Playoffs 2017: West Semifinals -- Warriors (1) vs. Jazz (5)
Golden State Warriors, Cleveland Cavaliers remain on collision course
At a combined 14-0 this postseason, last year's Finalist seem destined to meet in the championship round for the third straight year
SALT LAKE CITY — They’re in different time zones and work on opposite days and haven’t shared the same court — yet — in the playoffs but everyone can clearly see the Warriors and Cavaliers are currently locked in a contest against each other.
Last year’s NBA Finalists are on a collision course to meet again in June because they’re a combined 14-0 this post-season and in position to sweep through the conference semis. The Warriors are doing it a bit uglier, and once again had to break a sweat Saturday trying to keep up with the LeBrons. But do you know how tricky it is to shoot straight against the Jazz when one eye is cocked in the direction of Cleveland?
Of course, neither team will say they’re trying to match or top each other, because that’s a serious violation of Rule No. 1 in the Athlete’s Manual: Never admit you’re looking ahead even when it’s evident that nobody in your immediate path is equipped to avoid getting squashed.
The Cavs are in steamroll mode, removing all suspense so far, and meanwhile against Utah, the Warriors are noticeably meeker. Maybe the Jazz are proving peskier than what passes for elite teams in the Eastern Conference. Or perhaps the Warriors are a bit bored. Anyway, Golden State’s 3-0 lead in the best-of-seven after a 102-91 Game 3 win doesn’t accurately reflect how surprisingly ragged it’s been at times for the Dubs.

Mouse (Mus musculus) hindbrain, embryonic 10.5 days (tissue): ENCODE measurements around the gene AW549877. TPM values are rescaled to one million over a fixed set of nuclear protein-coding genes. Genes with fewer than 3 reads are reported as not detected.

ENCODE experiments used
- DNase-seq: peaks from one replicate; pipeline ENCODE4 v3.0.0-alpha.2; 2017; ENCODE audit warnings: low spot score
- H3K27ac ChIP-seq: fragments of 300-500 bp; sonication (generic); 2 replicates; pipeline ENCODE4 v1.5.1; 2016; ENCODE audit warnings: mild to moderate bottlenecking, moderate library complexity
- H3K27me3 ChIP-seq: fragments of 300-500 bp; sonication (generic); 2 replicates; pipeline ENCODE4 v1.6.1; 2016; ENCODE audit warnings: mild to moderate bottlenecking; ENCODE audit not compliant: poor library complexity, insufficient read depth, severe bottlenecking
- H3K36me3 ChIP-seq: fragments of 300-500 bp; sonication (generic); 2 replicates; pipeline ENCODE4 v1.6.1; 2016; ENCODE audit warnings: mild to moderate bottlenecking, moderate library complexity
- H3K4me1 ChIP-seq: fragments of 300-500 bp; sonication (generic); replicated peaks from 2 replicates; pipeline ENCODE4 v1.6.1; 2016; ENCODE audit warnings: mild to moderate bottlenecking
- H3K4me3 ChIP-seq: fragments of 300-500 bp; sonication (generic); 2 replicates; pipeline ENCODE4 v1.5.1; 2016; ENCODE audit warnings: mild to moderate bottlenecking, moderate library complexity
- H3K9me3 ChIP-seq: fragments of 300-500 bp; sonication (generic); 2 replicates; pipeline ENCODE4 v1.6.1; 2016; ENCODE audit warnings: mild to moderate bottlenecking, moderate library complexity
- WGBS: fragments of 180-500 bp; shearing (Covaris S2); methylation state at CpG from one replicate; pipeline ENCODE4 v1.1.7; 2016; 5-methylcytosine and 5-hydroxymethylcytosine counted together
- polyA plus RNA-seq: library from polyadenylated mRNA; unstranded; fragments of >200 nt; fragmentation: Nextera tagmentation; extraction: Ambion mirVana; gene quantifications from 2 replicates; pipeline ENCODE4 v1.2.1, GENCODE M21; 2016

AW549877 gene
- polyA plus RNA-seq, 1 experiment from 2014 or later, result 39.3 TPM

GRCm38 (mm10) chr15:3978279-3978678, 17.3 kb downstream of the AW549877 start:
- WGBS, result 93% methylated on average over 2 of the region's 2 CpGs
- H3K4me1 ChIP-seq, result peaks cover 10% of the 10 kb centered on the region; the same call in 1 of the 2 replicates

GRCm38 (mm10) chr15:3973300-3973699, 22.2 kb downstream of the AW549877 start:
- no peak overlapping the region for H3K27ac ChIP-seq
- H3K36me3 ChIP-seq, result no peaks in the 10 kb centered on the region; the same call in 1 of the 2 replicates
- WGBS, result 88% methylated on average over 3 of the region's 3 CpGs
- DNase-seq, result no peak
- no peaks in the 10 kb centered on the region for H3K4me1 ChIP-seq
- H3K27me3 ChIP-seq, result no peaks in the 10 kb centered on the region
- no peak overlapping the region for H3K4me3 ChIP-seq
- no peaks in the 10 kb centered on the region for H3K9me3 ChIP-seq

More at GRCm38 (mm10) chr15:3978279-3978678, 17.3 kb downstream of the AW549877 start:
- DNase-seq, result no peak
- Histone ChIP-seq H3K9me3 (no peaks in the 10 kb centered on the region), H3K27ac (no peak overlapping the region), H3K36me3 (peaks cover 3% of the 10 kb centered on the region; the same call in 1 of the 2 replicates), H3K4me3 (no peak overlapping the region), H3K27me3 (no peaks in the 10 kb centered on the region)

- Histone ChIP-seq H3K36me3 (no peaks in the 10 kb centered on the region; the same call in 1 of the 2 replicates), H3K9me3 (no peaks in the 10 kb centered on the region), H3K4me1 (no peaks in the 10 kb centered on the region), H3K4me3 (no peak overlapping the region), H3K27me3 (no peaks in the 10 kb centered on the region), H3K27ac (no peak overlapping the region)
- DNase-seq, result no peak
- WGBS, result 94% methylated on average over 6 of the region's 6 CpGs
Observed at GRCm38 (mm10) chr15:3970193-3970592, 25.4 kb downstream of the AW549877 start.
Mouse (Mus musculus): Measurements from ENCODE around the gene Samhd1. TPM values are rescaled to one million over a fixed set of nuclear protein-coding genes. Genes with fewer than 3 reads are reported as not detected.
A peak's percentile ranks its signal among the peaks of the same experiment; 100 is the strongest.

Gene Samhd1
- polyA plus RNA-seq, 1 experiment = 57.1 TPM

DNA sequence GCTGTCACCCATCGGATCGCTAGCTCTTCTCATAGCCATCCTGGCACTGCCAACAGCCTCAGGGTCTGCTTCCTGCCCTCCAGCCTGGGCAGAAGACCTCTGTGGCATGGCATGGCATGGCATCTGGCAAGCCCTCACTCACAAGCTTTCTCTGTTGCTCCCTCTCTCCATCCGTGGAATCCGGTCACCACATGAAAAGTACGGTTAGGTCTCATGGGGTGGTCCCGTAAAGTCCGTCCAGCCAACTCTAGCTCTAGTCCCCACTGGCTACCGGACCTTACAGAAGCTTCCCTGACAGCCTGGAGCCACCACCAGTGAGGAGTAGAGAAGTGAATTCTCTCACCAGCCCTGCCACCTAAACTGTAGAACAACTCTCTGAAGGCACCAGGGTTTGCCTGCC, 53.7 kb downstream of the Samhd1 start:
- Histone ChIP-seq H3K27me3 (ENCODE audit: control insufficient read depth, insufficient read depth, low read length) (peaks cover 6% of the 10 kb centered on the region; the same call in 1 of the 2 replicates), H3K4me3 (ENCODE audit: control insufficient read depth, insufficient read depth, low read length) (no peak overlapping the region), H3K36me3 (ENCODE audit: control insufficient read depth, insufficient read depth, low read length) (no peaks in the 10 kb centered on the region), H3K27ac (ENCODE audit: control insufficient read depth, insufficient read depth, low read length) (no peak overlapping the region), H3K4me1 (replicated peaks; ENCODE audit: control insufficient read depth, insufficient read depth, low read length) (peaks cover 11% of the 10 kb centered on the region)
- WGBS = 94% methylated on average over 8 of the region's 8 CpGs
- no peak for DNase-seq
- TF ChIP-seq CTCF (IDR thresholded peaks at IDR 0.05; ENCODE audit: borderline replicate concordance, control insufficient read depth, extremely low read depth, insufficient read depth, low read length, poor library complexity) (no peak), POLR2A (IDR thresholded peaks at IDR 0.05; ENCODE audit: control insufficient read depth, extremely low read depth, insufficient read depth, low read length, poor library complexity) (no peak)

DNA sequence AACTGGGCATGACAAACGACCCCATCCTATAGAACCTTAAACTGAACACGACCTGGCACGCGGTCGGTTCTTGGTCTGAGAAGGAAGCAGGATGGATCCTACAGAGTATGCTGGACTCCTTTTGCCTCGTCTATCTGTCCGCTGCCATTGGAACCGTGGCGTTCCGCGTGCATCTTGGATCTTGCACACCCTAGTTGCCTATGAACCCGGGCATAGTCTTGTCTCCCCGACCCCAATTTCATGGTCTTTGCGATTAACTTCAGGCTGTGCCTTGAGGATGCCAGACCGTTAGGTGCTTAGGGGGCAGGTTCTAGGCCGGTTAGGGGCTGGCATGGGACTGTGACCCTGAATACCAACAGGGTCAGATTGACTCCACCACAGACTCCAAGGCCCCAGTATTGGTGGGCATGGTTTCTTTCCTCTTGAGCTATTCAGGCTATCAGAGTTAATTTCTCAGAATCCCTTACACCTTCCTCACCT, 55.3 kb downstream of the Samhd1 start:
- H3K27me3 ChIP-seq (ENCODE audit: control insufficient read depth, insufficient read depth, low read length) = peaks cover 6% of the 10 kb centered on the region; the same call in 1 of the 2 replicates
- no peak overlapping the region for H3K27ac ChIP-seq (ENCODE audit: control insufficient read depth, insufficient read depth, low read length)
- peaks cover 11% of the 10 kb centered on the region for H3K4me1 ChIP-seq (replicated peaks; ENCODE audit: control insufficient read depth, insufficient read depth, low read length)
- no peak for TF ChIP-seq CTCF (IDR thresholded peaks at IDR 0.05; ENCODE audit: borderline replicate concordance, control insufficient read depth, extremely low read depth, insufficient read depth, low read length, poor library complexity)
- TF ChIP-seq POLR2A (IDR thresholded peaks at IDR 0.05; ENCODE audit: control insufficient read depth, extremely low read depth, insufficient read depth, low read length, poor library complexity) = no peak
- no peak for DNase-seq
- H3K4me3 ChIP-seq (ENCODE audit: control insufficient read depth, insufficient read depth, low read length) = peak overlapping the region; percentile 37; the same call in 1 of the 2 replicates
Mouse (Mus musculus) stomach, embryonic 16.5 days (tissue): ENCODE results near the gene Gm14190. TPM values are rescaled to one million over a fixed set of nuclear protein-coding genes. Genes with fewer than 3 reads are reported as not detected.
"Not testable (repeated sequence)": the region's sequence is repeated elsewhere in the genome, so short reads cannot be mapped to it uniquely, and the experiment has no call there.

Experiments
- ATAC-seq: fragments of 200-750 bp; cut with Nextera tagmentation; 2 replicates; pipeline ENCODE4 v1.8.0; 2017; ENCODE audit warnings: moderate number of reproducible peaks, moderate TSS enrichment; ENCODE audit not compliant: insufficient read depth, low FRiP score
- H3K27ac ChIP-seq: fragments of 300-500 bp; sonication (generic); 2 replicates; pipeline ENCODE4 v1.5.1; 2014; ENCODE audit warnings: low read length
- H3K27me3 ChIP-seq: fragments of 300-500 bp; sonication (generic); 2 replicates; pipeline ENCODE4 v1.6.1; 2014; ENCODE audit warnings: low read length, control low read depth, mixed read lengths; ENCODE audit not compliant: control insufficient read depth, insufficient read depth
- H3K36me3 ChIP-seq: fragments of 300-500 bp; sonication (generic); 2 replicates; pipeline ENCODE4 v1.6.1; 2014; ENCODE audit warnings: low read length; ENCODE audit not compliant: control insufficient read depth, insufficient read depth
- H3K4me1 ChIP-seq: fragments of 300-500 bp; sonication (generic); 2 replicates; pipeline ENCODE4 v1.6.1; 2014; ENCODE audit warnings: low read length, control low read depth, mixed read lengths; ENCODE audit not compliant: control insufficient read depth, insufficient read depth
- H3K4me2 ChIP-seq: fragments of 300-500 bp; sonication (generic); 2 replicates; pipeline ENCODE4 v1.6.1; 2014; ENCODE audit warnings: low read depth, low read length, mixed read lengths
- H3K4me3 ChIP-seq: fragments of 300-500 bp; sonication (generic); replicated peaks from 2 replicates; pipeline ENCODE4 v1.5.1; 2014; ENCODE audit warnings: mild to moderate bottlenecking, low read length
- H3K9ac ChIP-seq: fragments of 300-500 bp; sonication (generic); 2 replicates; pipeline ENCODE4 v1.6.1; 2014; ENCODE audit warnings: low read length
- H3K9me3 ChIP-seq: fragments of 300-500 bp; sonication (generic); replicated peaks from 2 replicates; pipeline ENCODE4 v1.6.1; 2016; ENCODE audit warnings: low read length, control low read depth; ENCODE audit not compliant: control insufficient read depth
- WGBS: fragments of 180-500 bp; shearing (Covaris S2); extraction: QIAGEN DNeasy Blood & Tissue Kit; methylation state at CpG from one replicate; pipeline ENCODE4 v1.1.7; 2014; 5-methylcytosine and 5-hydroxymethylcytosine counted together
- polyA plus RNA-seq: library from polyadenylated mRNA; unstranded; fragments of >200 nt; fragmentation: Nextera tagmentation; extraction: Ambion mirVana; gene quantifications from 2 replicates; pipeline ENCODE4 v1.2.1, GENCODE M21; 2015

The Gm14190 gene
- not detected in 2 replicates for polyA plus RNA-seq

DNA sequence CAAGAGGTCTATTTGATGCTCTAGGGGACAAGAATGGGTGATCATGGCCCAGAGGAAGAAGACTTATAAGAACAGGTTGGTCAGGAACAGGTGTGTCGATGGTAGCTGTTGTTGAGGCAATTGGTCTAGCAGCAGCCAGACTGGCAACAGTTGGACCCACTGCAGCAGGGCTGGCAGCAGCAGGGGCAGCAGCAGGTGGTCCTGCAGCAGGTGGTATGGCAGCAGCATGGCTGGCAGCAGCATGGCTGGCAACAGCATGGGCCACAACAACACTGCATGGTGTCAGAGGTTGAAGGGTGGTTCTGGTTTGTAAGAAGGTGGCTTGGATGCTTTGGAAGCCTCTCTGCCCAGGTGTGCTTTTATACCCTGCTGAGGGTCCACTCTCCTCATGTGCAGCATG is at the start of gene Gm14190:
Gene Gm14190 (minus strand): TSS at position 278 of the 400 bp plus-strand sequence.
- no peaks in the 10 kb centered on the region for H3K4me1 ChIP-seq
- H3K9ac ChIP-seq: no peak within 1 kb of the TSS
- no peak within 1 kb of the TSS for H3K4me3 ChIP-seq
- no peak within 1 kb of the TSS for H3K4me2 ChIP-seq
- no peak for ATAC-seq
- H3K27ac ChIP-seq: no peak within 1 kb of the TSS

It does, however, accurately reflect how Kevin Durant, the New Guy, is perhaps the best player on a team that went to two straight Finals without him.
While the rest of the Warriors suffered through their shooting funks, Durant bailed them out in Game 3 with 38 points, his playoff high as a Warrior, and did work on the boards with 13 rebounds. He was also active on defense, helping the Warriors hold Utah to 41 second-half points. Durant is a certified shot-maker from multiple spots on the floor and such was the case in a game where Steph Curry began 0-for-6 from deep and Klay Thompson finished with one basket.
The Splat Brothers haven’t looked particularly sharp all postseason but when Durant is available to be the emergency rip cord, does it matter? No, apparently not.
“I wanted to come out and be aggressive, and I could tell we needed it,” said Durant.
At one point during his misery, Curry sort of surrendered and kept feeding the ball to Durant, because as Curry said: “Myself, the other 19,000 people in the arena and everyone else watching on TV saw what I saw. It was an easy decision to try and set a screen for him, get him in the right spot and he does the rest. We’re smart enough basketball players to know what’s going on at that moment, to let a talented scorer do what he does.”
One of the selling points for Durant for signing with the Warriors last summer was the refreshing unselfishness of the main stars. For all of his desire to shoot high-risk 3s and those two MVP awards he owns, Curry lacks ball-hog DNA. At this stage, he has nothing to prove, anyway, and same for Thompson and Draymond Green. They’re not threatened by Durant.
And vice versa. As Durant said: “Every playoff game is different. Those shots (for me) might not be there the next game. That’s the beauty of basketball.”